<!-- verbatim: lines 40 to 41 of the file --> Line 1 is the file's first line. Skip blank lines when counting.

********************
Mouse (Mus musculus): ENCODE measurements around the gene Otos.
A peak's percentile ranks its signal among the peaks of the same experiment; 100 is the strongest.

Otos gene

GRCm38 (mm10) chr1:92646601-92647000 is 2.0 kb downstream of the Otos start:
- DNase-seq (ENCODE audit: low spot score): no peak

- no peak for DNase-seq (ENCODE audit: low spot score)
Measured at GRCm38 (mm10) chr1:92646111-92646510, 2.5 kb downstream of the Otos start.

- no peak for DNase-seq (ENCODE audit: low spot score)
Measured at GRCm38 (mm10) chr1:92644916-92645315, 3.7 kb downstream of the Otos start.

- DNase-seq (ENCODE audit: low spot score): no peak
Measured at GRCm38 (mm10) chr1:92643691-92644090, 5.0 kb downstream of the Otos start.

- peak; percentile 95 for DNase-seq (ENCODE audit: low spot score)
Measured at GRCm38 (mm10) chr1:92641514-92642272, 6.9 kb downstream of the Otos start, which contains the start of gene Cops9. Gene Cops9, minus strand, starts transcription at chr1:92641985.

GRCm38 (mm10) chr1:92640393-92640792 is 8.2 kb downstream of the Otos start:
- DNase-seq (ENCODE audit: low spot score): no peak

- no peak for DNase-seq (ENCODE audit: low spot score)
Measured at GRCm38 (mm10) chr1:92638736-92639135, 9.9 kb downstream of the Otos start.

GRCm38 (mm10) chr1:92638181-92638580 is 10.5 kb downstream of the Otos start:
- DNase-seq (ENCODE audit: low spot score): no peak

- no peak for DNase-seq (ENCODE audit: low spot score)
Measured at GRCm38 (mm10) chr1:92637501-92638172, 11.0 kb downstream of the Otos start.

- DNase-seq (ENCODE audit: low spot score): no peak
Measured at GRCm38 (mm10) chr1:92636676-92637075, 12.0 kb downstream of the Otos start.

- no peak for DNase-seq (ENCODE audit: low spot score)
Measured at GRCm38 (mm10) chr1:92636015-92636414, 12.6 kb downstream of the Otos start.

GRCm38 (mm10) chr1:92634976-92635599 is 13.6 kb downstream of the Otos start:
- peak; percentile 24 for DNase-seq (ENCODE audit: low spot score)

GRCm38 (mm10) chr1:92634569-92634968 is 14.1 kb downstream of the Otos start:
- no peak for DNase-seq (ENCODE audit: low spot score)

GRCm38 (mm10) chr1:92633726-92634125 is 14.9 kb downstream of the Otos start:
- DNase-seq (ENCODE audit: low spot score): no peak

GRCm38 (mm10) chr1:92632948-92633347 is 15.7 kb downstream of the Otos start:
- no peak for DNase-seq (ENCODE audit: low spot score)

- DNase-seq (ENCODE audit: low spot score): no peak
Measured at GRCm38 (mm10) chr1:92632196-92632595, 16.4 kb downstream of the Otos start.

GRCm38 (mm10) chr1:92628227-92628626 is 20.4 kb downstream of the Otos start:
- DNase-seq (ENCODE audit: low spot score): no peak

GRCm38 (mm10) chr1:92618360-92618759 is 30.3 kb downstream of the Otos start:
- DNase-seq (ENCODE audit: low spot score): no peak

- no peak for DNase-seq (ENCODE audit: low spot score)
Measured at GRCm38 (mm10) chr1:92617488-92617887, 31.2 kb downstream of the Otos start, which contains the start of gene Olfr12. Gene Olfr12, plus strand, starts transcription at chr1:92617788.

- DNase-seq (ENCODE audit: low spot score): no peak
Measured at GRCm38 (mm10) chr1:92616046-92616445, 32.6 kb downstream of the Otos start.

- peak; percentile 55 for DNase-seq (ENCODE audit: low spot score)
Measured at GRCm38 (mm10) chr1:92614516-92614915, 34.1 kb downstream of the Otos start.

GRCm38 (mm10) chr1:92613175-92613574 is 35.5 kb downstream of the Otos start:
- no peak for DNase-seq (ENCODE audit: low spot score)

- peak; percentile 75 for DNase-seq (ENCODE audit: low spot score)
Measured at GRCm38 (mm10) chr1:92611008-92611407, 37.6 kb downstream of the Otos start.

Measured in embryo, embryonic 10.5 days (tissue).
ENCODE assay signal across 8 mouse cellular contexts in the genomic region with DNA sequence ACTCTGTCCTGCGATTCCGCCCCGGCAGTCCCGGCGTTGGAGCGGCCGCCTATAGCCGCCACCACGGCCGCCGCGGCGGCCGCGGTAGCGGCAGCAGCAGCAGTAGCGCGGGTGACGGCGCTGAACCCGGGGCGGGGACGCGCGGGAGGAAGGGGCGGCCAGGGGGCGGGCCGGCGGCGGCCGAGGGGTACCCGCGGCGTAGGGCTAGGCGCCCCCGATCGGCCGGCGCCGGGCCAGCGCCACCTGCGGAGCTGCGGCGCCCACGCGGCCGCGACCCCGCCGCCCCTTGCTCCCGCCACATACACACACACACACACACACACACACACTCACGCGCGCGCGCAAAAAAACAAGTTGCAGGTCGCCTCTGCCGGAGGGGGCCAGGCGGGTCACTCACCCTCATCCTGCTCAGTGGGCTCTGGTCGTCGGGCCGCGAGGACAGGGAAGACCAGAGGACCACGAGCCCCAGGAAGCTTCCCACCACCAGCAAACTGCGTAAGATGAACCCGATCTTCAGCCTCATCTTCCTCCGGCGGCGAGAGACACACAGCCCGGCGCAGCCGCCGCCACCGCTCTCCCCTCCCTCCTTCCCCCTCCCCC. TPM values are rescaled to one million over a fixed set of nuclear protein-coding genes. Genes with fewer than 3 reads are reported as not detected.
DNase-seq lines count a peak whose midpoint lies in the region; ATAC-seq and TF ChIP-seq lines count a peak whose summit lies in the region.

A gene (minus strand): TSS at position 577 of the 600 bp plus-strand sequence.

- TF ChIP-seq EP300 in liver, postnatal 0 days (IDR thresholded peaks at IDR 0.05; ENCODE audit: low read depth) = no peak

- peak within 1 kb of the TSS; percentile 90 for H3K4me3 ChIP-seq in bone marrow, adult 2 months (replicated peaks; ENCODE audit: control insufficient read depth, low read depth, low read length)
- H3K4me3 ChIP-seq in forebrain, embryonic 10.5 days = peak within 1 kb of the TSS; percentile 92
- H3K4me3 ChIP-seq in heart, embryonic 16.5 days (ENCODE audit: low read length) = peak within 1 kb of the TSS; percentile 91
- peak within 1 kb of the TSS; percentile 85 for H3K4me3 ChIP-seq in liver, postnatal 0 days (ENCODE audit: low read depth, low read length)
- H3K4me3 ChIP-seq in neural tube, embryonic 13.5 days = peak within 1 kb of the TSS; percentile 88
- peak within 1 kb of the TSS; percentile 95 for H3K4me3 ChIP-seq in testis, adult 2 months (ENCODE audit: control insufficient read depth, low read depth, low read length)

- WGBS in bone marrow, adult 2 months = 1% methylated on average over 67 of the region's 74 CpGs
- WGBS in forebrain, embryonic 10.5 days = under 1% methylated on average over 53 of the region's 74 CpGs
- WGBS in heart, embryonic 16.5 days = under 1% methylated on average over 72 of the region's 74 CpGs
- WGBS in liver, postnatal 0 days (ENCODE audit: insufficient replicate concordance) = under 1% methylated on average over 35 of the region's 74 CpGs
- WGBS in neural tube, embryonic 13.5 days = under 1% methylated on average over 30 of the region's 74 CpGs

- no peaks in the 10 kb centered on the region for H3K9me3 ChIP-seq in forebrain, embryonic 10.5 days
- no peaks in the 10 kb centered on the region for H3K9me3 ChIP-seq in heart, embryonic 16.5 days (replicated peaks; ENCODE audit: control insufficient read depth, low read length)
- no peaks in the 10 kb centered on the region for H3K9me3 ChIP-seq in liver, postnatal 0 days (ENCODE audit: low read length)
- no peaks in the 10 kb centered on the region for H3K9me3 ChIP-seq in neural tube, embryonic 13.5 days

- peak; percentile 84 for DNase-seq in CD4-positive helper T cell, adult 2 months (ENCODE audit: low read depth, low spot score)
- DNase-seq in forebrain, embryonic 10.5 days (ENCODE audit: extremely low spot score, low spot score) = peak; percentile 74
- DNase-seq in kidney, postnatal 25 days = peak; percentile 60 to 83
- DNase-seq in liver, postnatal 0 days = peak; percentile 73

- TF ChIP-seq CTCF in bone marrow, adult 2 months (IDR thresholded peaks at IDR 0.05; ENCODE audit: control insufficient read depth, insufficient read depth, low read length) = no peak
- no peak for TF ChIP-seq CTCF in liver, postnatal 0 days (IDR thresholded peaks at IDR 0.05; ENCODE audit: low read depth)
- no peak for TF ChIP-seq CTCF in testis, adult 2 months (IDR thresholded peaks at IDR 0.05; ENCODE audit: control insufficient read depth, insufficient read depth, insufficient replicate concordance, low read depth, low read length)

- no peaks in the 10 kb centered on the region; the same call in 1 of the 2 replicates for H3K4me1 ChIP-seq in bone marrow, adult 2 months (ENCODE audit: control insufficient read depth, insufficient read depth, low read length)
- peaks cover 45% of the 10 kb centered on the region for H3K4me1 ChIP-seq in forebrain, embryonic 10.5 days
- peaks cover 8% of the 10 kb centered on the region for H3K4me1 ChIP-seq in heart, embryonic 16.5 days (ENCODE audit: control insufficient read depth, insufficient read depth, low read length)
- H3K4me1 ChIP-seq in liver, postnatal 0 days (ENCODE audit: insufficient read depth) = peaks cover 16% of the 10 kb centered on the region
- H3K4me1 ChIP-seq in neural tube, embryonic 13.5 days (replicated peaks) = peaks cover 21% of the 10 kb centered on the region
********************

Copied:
- no peak for DNase-seq (ENCODE audit: low spot score)
Measured at GRCm38 (mm10) chr1:92617488-92617887, 31.2 kb downstream of the Otos start, which contains the start of gene Olfr12. Gene Olfr12, plus strand, starts transcription at chr1:92617788.